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The NES Classic Edition is nearly impossible to find. Overwhelming demand from a generation of people who want to go back the video games of their childhood (and scalpers) has ensured that Nintendo’s limited supply sells out the instant it goes on sale anywhere.

But why is a throwback console with 30 baked-in NES games (our review) generating so much excitement? After all, it’s easy to find most of these games on a 3DS — hell, you can even play them on your smartphone using emulators that are readily available on Android’s Google Play store.

The NES Classic Edition is working for Nintendo because it’s an ideal excuse to put these classic games back where they belong: on the television.

Ignore that ROMs and emulators, software that enable you to run console games on a modern device, exist in an ethically gray area. I assure you that most people who use ROMs and emulators ignore that fact as well. Playing games on your PC or smartphone is easy enough that almost anyone can do it. It’s also significantly cheaper than spending $60, and it’s less of a headache than trying to refresh every day at 2 p.m. Pacific time. So why aren’t all these people using emulators?


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Because many people treat gaming as a communal experience. We gather around the television and enjoy even single-player games together. It’s the modern version of early humans gathering around the proverbial fire to share stories (that eventually become proverbs). The NES was one of the first times American families put something on their television that they engaged with as active participants, and it’s one of the reasons the system is still so magical to so many adults.

Now, of course, you can put emulators on your television if you set up your Android or PC in the right way. You can also use a Wii U and buy a lot of these games. But those methods are either too much work for most people or not worth the effort.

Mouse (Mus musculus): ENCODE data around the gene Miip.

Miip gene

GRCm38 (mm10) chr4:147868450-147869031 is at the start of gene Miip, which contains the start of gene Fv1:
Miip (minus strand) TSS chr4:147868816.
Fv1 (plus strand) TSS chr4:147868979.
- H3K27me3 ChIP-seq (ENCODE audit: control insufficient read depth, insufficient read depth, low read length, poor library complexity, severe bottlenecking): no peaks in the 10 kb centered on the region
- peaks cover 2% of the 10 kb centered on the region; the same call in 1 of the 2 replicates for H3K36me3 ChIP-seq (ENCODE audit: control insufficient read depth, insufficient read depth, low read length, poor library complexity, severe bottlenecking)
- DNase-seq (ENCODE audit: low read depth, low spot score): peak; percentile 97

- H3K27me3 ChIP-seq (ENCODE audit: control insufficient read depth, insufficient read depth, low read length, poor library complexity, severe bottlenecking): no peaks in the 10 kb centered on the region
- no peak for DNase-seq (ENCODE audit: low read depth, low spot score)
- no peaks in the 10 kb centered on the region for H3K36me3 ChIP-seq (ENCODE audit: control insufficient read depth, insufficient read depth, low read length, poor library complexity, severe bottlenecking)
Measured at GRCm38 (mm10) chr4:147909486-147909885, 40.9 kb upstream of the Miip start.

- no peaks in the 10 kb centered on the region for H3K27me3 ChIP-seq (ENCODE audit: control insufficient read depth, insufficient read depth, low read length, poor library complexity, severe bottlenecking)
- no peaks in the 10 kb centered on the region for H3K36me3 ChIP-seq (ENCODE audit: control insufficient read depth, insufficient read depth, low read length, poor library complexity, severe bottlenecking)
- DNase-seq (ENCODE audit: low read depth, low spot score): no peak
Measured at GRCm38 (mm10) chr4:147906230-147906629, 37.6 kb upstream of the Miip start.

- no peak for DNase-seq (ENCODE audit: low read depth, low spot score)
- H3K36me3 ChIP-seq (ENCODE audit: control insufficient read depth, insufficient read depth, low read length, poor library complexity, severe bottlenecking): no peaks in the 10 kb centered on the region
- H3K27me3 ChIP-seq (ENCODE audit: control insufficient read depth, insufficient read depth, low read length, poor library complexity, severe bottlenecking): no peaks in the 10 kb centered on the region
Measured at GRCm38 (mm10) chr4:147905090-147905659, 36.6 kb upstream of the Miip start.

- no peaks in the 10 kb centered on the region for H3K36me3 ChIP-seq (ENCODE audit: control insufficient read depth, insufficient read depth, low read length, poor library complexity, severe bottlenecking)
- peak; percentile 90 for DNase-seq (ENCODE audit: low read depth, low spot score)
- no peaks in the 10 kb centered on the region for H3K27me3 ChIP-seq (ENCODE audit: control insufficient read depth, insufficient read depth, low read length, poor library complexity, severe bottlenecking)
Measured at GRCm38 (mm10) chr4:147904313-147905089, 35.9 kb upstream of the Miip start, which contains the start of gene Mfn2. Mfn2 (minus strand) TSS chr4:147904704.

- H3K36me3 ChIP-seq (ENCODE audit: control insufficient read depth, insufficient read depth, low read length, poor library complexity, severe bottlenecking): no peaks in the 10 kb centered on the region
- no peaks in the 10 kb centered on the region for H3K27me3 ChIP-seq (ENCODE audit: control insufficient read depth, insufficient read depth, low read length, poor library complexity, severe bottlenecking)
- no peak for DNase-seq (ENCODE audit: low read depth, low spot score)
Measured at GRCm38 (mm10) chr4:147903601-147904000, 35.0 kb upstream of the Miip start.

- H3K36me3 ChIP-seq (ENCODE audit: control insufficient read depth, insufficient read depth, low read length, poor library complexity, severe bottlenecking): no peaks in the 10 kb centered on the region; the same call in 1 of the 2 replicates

But with the NES Classic Edition, Nintendo has done everything right when it comes to getting the 8-bit Super Mario Bros. and The Legend of Zelda games back at the center of the family room.

Easy setup

Unlike the Nintendo Entertainment System that’s collected dust in your basement for the last 30 years, the Classic simply works. You don’t have to blow on cartridges (there are no cartridges), and you don’t need to worry about an ugly, warped image because you are hooking up an ancient SD signal to an 1080p display. The NES Classic has an HDMI port, and that means it works just like all of your other modern electronics.

Holiday release

November is the perfect time for the NES Classic Edition to launch. Most people should be able to buy one in time for Thanksgiving, and what better way to deter your racist uncle from going on a Trump-inspired post-dinner rant than a few games of Tecmo Bowl? At my family’s house, the TV was always the center of the action throughout the holiday, and the NES Classic is ideal for that setting.

Familiar but cute form factor

And if you do bring the NES Classic to a family gathering, its adorable look should be enough to convince people to let you hook it up. When people see the system, it’s almost impossible not to get nostalgic. You’ll begin reminiscing about the time you played hooky from school so you could finish Metroid (I hope my mom isn’t reading this). And everyone else will start talking about their favorite games, and you can say, “we can play that; it’s on here.” And a few hours later, you’ll have beaten all three Super Mario games.

A reason to go back

If you’re like me, you always want to go back and play your old video games. But I almost never do because I’m busy with work or an embarrassment of other forms of entertainment. The NES Classic Edition, however, is a $60 way of convincing yourself and your loved ones to actually indulge in nostalgia. I actually do have all of my old games already set up to play on my television, but what I’m missing is the argument that taking the time to actually do that is worth taking minutes away from some dumb Netflix show or going out to see a movie.

But what Nintendo has wisely realized with the NES Classic is that for a legion of fans that grew up on its games, paying $60 to have a mental excuse to bring these games back into the center of my life — even for just a weekend — is a bargain.

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